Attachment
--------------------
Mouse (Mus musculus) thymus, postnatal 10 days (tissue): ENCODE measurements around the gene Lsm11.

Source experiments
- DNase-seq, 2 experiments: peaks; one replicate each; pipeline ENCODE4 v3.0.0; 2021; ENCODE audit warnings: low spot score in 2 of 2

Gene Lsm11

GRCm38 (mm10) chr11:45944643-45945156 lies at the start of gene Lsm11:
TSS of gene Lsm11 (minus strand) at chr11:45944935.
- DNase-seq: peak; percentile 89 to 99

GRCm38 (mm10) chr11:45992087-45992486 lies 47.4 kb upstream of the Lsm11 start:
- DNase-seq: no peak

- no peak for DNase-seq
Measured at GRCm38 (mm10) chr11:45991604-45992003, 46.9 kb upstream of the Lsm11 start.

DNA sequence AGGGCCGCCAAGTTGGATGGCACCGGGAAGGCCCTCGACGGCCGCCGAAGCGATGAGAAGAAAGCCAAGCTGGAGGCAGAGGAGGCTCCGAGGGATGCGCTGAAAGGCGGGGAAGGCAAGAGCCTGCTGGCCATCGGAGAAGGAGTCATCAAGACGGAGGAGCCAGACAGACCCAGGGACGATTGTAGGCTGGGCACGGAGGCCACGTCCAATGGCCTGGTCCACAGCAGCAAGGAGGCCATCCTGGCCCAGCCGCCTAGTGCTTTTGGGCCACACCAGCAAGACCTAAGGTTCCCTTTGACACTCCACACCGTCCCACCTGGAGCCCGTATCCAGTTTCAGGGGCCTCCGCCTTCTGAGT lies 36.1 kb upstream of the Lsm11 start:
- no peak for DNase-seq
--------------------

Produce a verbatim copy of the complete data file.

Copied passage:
Mouse (Mus musculus) thymus, postnatal 10 days (tissue): ENCODE measurements around the gene Lsm11.

Source experiments
- DNase-seq, 2 experiments: peaks; one replicate each; pipeline ENCODE4 v3.0.0; 2021; ENCODE audit warnings: low spot score in 2 of 2

Gene Lsm11

GRCm38 (mm10) chr11:45944643-45945156 lies at the start of gene Lsm11:
TSS of gene Lsm11 (minus strand) at chr11:45944935.
- DNase-seq: peak; percentile 89 to 99

GRCm38 (mm10) chr11:45992087-45992486 lies 47.4 kb upstream of the Lsm11 start:
- DNase-seq: no peak

- no peak for DNase-seq
Measured at GRCm38 (mm10) chr11:45991604-45992003, 46.9 kb upstream of the Lsm11 start.

DNA sequence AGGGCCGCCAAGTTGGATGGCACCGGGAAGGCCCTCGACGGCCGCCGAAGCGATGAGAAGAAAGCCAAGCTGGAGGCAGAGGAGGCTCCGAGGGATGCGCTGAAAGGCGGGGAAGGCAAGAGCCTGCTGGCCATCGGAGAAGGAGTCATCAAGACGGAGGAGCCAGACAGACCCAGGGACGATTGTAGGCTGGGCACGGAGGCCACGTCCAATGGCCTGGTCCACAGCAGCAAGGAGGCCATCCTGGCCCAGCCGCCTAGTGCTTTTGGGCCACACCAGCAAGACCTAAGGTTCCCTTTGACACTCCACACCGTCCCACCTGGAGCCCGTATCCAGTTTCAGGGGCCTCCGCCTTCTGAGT lies 36.1 kb upstream of the Lsm11 start:
- no peak for DNase-seq